Almost four years ago, the issue of painting the Fifth Street Bridge came before city council.
Around the same time, council was asked to look favourably on the idea of a pedestrian bridge at Sixth Street.
The estimated cost was $3 million each for a total of $6 million.
Also at the same time, a new bridge was being completed near Victoria called the Craigflower Bridge. Total cost for this bridge, which is four times longer than the Fifth Street Bridge, was $12 Million, all of which was funded from the gas tax.
I proposed that council have a look at the idea of replacing the Fifth Street Bridge with a Craigflower style bridge. One would think that since it was smaller, it would cost somewhat less.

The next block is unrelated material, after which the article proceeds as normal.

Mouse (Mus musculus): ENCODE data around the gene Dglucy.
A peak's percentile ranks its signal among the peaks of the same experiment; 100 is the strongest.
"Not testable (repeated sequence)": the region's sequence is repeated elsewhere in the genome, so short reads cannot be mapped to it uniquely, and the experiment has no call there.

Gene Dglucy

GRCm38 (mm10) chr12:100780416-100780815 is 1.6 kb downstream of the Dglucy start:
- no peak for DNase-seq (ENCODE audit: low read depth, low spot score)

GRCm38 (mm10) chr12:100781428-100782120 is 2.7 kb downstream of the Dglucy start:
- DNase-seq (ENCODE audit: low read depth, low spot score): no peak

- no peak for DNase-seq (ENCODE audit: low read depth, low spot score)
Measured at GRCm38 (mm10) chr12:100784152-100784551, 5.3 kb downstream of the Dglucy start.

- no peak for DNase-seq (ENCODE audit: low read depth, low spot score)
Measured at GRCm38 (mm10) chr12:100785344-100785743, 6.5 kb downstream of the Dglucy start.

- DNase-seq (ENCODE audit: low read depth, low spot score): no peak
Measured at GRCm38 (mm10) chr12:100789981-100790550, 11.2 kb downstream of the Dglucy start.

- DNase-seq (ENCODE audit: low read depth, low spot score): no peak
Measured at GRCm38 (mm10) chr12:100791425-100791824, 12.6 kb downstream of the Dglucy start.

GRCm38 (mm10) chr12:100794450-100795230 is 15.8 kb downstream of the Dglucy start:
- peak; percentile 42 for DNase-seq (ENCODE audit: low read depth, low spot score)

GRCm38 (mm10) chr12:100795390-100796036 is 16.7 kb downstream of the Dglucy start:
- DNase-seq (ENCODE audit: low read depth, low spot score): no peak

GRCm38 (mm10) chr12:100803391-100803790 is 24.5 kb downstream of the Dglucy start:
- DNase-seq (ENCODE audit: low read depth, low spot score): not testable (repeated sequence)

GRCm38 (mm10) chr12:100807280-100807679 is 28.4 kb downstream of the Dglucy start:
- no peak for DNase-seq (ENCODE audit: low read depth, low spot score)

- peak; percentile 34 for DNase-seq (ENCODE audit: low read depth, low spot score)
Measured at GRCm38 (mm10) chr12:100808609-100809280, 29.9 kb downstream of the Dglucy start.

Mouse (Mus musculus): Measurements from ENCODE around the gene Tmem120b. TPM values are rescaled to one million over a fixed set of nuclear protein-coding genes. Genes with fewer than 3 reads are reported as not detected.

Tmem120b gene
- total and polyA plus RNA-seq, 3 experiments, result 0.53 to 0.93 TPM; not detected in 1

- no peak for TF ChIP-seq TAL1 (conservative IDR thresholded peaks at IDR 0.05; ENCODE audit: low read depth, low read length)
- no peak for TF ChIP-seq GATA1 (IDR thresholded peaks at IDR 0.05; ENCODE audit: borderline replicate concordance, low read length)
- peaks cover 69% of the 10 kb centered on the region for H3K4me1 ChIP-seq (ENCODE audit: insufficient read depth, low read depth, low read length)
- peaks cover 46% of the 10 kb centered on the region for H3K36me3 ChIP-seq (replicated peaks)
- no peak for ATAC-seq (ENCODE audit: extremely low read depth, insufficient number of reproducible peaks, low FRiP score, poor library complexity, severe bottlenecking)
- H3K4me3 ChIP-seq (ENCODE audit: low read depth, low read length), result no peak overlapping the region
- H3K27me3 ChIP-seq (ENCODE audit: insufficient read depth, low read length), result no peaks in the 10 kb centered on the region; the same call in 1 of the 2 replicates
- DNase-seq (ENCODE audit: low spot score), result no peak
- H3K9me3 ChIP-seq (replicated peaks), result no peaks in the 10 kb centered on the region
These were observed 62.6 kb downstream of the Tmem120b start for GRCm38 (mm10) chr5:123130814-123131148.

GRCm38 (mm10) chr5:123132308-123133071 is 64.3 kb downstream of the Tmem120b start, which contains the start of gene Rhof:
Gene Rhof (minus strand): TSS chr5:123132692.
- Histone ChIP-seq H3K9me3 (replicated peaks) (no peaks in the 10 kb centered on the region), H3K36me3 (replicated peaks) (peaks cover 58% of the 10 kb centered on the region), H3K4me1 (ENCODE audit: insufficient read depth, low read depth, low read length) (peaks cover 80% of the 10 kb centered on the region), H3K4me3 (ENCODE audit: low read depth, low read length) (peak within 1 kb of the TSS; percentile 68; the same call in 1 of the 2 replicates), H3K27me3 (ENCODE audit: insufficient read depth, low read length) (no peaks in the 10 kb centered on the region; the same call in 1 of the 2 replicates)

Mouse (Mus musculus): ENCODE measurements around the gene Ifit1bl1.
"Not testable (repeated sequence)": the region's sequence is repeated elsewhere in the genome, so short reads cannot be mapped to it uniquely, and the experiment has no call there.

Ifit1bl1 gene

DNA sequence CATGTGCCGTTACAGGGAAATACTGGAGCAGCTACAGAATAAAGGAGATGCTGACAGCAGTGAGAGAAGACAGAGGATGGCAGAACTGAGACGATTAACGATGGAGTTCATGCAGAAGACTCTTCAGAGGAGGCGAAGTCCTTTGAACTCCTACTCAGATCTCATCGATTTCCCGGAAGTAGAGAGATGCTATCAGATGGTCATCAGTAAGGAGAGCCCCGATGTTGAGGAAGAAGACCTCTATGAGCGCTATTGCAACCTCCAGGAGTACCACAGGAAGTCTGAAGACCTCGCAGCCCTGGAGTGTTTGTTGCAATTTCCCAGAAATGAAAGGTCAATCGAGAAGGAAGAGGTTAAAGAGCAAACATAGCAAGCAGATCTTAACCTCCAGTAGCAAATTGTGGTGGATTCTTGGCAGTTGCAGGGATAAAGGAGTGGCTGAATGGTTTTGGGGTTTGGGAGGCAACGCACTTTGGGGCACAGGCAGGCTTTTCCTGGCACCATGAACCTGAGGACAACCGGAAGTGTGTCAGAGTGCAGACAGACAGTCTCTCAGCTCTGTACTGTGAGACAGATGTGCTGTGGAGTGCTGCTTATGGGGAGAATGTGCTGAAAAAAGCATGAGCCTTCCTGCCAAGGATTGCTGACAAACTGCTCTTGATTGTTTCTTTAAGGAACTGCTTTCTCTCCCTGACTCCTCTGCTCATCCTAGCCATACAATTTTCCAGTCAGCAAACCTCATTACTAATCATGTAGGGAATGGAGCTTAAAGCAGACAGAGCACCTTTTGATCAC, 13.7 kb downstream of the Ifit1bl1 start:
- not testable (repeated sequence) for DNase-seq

(Save the paint, buy a new bridge says Eriksson – Feb. 26, 2015 Comox Valley Record)
Now, it looks like that to simply refurbish the bridge, it would have to be closed for six months and it would cost over $10 Million.
And we would still be left with an ancient bridge that does not meet today’s transportation standards.
It is an unsafe, outdated, hulking relic that no amount of paint can hide.
A new bridge would be like a breath of fresh air. You would be able to see that Lewis Park is actually connected to, rather than separated from, downtown Courtenay.
With the cost of the Craigflower Bridge as a guidepost, it would seem to be well worth it to have a brand new, safe, up to date, complete bridge that we can be proud of for many years to come.